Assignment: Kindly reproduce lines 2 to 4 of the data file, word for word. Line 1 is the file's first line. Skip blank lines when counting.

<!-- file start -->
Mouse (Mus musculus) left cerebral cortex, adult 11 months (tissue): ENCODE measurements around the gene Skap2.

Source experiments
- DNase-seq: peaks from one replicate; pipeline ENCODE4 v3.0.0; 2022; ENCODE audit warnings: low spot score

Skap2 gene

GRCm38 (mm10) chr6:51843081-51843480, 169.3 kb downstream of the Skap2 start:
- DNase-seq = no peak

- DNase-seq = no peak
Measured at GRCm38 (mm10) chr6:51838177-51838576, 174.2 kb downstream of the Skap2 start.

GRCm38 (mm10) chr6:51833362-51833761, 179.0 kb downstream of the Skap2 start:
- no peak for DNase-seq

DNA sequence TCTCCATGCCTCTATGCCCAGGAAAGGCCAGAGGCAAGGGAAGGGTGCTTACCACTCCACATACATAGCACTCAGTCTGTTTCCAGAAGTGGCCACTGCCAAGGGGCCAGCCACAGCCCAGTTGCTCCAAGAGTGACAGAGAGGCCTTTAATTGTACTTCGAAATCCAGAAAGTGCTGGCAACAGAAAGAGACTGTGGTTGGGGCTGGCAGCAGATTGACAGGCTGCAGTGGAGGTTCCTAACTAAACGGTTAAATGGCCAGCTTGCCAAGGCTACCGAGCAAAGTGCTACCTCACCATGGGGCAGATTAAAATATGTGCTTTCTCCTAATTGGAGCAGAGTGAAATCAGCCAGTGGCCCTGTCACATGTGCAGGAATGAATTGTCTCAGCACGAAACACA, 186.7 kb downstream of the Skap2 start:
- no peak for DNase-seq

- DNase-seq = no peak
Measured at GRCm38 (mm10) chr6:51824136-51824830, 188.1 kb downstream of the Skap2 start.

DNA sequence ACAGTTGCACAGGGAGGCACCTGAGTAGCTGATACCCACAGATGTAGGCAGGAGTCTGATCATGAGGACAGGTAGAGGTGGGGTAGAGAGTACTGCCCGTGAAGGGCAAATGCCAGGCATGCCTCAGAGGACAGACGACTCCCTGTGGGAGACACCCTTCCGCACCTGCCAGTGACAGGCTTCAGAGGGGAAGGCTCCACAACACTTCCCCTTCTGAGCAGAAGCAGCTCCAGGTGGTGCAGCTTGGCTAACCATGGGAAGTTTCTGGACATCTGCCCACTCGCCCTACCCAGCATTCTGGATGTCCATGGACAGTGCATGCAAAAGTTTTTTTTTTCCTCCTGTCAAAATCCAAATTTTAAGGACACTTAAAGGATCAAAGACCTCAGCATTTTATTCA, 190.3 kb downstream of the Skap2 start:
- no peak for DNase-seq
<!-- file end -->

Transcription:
Source experiments
- DNase-seq: peaks from one replicate; pipeline ENCODE4 v3.0.0; 2022; ENCODE audit warnings: low spot score

Skap2 gene